Laurie's Blogs.


Mar 2024

Laser after TPLO – A New Study Finds…

Laurie Edge-Hughes, BScPT, MAnimSt, CAFCI, CCRT, Cert. Sm. Anim. Acup / Dry Needling


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I was looking forward to reading a newly published paper about laser therapy in post-operative TPLO cases.  The study included 54 dogs and measured C-reactive protein (CRP), percentage weight bearing, lameness using a short form of a composite measure pain scale, evaluated by the clinician and owners, and surgical site infection. 


What did they find?

The results were promising but not statistically significant.  The only thing they could say with a small amount of confidence was that surgical site infections may be reduced after photobiomodulation therapy (PBMT) application.


The devil is in the details

Can we take this paper at face value?  Not so much.  Here’s why.


1.  Technique & Dosage

A Class IV, 980/810 nm gallium-aluminum-arsenide diode laser (CTX SmartCoat TM, Companion Animal Health) was used for all treatments. a power setting of 10 W and passed in continuous motion over an area of 12.7 cm X 20.3 cm for 2.1 minutes delivering a total of 1300 J (5 J/cm2) to the medial and then repeated on the lateral aspect of the knee.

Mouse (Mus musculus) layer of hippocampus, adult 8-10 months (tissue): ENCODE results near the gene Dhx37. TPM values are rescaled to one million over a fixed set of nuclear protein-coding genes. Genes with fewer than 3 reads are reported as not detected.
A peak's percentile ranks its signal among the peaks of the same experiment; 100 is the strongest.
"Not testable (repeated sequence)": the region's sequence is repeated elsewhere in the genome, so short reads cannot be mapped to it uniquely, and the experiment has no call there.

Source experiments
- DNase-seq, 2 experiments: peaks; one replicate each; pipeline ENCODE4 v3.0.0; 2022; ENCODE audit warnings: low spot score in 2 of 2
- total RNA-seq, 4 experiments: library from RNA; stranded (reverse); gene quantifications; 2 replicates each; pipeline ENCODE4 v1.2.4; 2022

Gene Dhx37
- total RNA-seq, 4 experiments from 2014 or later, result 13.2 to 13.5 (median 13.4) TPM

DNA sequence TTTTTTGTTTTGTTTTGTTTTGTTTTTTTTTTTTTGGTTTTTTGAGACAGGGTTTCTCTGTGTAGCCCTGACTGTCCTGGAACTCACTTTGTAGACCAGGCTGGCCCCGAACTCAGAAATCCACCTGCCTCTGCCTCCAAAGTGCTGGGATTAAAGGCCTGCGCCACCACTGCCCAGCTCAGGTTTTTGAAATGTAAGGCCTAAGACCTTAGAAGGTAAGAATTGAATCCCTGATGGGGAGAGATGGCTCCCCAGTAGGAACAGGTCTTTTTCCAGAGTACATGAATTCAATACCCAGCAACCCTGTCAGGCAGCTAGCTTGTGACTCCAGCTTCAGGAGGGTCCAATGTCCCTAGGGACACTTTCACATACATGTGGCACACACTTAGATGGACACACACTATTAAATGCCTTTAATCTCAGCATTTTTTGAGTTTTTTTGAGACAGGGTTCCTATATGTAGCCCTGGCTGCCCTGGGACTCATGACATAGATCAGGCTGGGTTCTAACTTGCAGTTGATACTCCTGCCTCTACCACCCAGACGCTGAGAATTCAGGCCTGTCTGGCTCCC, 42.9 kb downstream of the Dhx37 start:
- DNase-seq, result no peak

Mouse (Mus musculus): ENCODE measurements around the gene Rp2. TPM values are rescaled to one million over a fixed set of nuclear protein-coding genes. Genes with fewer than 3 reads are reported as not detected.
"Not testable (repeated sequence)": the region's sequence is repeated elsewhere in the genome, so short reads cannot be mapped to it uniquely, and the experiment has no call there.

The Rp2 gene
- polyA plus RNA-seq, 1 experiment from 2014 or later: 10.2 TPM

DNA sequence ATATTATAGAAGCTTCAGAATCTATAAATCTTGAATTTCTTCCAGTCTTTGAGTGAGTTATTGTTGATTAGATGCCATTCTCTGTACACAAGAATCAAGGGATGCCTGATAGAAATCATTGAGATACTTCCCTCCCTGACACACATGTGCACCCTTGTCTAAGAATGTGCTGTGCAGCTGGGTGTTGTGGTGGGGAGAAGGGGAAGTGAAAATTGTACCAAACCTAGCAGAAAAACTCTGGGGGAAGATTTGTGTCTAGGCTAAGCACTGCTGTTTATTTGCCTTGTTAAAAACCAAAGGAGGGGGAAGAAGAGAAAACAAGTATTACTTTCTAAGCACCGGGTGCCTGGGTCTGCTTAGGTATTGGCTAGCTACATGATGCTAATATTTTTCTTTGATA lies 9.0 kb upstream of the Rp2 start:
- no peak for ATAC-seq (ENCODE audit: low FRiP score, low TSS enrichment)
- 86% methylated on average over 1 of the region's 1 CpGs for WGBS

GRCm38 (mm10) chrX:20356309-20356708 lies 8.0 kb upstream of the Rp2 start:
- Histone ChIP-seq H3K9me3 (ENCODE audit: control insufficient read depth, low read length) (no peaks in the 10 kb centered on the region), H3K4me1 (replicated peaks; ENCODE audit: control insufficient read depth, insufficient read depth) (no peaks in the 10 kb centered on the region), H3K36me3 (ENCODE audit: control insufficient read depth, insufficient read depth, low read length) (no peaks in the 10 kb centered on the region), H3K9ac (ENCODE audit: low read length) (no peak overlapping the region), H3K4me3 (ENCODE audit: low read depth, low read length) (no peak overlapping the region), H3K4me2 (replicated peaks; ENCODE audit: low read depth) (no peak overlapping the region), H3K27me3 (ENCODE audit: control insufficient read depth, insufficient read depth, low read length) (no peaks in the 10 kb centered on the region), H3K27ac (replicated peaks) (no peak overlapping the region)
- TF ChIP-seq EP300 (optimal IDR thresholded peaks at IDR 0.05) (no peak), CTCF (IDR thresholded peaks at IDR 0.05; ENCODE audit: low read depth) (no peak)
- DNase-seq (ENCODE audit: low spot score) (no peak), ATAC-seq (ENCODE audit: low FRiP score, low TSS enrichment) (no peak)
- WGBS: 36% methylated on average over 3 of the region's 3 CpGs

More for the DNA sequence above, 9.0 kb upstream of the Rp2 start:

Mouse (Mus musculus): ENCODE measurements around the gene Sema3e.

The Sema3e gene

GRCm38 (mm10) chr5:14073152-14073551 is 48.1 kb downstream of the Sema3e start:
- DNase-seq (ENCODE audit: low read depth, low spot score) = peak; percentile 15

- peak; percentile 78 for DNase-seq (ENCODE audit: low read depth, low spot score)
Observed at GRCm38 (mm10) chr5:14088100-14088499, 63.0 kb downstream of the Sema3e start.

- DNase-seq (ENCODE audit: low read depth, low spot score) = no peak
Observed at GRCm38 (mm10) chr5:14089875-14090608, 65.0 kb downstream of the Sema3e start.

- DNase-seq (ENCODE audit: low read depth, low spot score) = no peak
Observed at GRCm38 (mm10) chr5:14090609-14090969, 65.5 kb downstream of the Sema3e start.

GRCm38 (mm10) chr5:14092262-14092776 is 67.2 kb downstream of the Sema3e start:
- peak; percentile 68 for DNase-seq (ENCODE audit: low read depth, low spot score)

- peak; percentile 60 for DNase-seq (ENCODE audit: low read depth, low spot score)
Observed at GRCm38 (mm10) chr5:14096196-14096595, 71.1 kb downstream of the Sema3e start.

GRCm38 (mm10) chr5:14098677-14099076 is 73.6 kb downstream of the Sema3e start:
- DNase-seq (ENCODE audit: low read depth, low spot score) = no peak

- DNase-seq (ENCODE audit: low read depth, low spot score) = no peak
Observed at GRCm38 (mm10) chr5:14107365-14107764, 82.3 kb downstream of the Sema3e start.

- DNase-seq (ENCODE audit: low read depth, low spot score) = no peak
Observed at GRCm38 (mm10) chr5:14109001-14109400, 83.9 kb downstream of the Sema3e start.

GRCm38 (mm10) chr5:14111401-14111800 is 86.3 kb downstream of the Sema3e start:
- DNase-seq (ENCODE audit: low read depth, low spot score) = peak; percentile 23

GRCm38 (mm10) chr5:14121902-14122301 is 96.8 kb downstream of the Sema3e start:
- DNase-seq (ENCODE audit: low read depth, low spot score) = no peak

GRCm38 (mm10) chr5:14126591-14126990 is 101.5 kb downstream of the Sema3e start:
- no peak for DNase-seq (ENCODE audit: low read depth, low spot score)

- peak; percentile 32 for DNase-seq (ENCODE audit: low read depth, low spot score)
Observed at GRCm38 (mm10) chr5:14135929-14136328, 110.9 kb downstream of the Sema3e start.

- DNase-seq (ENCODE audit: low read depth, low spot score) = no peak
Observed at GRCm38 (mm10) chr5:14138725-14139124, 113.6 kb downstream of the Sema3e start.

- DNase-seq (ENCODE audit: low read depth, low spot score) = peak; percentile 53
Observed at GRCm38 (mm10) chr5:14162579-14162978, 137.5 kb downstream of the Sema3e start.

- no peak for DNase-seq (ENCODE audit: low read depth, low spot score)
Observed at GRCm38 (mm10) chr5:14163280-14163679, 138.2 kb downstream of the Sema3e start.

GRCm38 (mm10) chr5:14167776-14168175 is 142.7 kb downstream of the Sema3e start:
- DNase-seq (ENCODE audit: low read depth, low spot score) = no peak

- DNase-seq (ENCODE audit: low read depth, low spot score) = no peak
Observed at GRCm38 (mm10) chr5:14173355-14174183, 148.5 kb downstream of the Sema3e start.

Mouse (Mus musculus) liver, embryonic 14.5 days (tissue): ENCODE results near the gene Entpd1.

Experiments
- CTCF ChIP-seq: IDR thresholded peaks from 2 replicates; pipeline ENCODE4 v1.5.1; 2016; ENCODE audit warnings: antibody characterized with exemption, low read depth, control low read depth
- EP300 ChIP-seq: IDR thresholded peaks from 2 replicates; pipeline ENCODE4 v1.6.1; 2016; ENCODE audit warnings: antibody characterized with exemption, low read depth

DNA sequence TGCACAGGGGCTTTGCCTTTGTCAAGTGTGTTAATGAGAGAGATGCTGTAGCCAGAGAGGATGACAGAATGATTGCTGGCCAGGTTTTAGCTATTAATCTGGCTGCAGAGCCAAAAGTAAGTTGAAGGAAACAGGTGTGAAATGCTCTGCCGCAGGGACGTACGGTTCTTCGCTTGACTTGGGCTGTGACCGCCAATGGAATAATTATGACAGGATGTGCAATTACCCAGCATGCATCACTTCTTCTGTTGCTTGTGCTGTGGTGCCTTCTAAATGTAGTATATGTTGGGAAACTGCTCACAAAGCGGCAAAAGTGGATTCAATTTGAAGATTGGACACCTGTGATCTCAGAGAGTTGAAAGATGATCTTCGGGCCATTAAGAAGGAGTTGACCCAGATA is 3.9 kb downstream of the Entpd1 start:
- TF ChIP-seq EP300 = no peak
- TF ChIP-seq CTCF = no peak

Is 5J/cm2 enough of a dose to create the desired effects at the target tissue?  Especially in the early post-operative phase, when swelling is present, it has been suggested that higher doses might be advantageous.  With the increase in superficial blood flow, more of the laser energy is attenuated, and less energy makes it way to the deeper target tissues.


2.  Evaluations of the patients occurred preoperatively, at 24 and 48 hours postoperatively, and again at 8 weeks postoperatively.


This is a total of three laser sessions.  (Lasering again at 8 weeks at the same time as the final evaluation shouldn’t count in this study at all!)  I wouldn’t say that 3 laser sessions within the first 2 days post-operatively is an adequate trial for laser therapy.  In fact, it does a great disservice to the modality to be ‘tested’ in this manner.


My thoughts, if you are going to attempt clinical research to validate a clinical tool… then use that tool conventionally, the way it is intended to be used in clinical practice.  That is to say, as part of a rehabilitation program, where laser is administered on a more regular basis and/or in conjunction with exercise therapies.


In Conclusion

Try again.  Better luck next time.



Chavez OA, Renberg W, Cernicchiaro N. Photobiomodulation therapy in dogs undergoing TPLO after cranial cruciate ligament rupture shows promise but no statistically significant difference in a randomized trial. Am J Vet Res. 2023 Dec 5;85(2):ajvr.23.06.0138.